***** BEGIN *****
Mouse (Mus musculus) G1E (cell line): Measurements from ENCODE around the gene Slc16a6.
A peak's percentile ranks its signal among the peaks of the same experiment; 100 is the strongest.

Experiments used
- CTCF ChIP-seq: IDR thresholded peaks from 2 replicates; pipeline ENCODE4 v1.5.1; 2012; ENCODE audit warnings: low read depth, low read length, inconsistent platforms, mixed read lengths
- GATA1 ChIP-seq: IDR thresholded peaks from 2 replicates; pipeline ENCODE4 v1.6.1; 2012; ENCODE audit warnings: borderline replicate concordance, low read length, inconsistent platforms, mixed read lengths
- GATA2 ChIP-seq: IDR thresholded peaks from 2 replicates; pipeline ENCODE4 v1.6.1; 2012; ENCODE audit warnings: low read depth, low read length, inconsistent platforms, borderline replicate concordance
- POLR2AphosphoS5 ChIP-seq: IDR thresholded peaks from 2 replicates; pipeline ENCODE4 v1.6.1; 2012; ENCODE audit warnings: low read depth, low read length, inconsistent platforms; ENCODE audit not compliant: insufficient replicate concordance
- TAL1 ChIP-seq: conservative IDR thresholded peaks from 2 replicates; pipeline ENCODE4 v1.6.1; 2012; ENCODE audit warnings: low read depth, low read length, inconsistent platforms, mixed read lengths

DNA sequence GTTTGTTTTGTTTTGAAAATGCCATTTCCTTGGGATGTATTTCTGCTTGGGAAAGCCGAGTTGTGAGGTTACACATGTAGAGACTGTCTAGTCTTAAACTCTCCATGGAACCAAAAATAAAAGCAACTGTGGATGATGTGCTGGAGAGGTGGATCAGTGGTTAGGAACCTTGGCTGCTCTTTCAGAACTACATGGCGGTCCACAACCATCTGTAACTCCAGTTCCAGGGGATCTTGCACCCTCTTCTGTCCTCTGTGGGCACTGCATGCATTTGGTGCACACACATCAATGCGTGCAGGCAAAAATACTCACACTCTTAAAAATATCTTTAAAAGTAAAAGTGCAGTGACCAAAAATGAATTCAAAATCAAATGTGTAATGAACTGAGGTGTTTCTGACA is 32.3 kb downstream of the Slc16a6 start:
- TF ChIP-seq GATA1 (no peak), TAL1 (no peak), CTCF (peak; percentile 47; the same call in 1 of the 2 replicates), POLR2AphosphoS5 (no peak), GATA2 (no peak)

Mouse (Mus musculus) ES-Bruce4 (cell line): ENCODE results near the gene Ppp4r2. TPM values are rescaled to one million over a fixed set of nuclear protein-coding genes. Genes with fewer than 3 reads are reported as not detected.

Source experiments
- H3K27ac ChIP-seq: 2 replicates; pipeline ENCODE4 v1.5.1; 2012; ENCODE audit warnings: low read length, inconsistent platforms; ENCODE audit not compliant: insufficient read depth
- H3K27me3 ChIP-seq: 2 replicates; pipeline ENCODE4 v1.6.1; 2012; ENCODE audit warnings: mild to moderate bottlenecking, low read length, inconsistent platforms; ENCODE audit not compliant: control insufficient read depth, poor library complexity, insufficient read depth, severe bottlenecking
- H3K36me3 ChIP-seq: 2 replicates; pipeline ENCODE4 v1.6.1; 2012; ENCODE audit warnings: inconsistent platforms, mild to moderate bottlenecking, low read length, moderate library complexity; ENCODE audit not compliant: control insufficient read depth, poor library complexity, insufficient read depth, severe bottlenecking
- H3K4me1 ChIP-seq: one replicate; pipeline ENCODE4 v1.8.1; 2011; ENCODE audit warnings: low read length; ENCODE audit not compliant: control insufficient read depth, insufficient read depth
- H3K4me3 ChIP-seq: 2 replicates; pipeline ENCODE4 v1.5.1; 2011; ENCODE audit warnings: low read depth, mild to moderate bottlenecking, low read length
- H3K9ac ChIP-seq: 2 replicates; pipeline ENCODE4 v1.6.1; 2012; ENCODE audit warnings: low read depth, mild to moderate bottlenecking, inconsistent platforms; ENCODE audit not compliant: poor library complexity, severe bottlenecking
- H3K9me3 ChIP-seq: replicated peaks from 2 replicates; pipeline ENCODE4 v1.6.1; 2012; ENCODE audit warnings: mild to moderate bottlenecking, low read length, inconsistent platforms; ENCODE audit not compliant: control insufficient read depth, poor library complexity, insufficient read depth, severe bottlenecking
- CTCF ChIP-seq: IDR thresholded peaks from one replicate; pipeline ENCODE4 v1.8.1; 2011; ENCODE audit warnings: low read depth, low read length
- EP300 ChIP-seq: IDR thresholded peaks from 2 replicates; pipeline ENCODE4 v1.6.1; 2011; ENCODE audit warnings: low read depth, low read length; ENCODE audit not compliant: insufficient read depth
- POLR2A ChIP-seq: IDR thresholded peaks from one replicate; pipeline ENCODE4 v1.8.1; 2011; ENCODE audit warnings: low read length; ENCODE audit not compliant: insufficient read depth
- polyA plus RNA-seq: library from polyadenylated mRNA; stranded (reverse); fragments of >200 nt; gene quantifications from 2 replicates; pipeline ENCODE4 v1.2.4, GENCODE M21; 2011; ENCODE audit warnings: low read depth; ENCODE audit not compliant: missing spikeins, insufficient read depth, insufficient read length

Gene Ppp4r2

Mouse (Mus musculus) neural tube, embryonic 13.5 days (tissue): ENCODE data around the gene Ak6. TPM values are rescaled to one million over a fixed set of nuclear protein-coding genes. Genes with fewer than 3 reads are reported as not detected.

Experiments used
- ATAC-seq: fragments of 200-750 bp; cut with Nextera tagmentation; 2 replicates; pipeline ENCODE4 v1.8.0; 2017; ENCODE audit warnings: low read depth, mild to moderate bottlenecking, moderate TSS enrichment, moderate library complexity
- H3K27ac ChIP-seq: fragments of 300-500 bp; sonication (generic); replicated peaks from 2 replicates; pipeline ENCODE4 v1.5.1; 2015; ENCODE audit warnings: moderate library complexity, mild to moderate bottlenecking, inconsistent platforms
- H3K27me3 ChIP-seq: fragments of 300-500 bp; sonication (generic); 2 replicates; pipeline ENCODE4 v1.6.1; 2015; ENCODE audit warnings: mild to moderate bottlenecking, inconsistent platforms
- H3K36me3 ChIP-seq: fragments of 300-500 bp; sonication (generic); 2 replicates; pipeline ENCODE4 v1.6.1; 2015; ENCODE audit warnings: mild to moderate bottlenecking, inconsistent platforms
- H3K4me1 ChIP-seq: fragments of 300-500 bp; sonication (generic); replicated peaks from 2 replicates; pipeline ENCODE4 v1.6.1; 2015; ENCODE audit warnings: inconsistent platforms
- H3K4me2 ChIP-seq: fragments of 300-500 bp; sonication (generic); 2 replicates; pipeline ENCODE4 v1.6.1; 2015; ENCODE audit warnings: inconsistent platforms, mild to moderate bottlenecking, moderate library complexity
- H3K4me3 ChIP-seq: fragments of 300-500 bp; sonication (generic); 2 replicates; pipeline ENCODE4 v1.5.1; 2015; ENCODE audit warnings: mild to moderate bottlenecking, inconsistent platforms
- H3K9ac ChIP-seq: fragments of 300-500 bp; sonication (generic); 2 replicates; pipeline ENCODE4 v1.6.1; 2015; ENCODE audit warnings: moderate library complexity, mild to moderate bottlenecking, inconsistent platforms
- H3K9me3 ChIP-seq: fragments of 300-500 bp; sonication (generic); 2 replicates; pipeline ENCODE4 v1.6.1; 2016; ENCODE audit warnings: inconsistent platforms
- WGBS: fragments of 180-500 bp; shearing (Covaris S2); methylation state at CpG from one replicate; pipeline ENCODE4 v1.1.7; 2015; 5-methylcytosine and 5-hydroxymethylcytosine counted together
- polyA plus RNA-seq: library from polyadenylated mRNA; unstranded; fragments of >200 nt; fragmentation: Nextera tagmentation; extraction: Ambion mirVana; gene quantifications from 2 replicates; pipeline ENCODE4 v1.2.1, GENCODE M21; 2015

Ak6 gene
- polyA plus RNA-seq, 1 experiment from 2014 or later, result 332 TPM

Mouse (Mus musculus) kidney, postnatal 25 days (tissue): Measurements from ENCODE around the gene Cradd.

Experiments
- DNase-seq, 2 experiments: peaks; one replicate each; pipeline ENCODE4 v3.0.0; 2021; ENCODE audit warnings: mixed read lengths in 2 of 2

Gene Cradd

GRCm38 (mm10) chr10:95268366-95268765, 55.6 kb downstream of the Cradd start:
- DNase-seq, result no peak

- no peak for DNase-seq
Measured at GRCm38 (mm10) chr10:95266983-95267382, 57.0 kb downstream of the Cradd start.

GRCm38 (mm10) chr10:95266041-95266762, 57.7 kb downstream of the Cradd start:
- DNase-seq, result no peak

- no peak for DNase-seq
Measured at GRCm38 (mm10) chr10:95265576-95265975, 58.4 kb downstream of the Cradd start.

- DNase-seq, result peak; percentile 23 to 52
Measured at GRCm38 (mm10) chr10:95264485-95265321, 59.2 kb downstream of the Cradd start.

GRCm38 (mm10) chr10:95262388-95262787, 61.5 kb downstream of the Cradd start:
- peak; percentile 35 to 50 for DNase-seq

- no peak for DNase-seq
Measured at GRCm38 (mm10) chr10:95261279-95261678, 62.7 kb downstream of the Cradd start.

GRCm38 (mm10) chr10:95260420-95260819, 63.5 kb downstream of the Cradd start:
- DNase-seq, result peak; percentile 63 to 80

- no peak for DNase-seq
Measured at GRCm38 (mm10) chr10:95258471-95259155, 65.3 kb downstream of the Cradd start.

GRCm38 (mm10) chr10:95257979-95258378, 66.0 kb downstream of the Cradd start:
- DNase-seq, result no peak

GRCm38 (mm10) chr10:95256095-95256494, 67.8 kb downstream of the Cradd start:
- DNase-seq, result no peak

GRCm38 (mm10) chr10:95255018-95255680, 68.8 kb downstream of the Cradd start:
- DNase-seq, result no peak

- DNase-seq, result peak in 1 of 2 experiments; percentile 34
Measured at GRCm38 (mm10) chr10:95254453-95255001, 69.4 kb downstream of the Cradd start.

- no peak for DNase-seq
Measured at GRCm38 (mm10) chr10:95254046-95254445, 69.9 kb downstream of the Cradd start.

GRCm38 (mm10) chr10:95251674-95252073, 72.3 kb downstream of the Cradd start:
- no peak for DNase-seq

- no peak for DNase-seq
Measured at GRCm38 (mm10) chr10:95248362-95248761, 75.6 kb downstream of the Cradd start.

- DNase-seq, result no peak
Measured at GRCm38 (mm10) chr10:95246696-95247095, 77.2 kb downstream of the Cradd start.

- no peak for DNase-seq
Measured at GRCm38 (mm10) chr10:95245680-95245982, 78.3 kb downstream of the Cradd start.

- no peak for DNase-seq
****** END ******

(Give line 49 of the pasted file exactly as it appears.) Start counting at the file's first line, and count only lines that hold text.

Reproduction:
- DNase-seq, result no peak